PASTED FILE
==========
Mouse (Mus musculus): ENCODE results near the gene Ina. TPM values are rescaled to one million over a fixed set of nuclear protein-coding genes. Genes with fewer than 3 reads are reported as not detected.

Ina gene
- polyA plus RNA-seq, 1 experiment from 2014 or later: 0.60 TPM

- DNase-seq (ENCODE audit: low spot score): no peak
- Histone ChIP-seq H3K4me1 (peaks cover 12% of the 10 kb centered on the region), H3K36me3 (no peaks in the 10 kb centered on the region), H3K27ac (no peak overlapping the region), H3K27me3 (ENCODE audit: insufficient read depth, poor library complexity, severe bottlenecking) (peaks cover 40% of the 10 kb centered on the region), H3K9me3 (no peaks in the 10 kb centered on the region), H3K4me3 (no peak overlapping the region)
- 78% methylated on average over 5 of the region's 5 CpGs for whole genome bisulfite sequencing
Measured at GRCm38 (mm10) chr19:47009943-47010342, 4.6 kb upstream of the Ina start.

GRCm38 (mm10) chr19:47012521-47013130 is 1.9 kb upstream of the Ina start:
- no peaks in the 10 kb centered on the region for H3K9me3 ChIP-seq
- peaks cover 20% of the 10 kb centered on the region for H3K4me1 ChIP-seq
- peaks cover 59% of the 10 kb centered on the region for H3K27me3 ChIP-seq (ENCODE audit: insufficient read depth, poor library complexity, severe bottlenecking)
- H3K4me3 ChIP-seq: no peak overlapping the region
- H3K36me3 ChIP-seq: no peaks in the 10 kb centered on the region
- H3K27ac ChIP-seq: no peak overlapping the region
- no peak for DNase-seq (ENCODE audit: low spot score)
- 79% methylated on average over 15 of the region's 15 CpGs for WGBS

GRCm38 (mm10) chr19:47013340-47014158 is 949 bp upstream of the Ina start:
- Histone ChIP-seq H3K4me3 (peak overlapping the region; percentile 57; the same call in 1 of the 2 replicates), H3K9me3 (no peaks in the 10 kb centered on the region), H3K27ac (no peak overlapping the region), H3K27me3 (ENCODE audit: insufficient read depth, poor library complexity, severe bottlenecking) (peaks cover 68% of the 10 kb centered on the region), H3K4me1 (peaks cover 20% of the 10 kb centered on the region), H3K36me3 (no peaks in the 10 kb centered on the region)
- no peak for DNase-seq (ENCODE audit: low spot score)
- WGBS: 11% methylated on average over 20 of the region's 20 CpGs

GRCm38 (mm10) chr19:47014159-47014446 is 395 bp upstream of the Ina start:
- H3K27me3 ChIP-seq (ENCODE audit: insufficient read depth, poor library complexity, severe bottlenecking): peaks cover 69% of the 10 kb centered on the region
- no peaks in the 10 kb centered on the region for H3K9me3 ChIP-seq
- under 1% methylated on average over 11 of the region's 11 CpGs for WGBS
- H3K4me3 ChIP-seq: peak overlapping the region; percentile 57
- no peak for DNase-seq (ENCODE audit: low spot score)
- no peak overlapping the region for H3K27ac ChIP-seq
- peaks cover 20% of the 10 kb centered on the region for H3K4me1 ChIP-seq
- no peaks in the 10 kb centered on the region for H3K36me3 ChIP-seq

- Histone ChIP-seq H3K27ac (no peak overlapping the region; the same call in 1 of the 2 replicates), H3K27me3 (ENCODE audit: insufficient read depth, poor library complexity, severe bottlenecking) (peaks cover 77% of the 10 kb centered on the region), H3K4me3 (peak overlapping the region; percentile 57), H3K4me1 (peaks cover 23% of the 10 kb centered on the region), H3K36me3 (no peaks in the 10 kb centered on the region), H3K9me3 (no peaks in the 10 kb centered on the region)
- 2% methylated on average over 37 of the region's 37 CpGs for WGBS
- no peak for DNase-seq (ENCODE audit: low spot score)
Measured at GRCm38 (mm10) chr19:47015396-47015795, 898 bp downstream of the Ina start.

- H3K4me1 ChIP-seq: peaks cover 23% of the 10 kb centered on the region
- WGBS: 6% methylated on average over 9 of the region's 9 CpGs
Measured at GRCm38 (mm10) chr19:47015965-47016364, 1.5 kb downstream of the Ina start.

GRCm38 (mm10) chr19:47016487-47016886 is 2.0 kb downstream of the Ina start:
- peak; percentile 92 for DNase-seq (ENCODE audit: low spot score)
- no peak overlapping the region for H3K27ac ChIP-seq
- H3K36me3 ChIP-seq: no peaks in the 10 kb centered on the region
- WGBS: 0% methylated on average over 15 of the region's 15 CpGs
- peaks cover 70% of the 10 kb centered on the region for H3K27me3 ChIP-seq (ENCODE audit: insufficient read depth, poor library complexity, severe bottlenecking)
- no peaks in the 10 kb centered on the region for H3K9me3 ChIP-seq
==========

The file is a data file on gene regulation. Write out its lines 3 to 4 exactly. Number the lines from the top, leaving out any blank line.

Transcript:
- polyA plus RNA-seq, 1 experiment from 2014 or later: 0.60 TPM

- DNase-seq (ENCODE audit: low spot score): no peak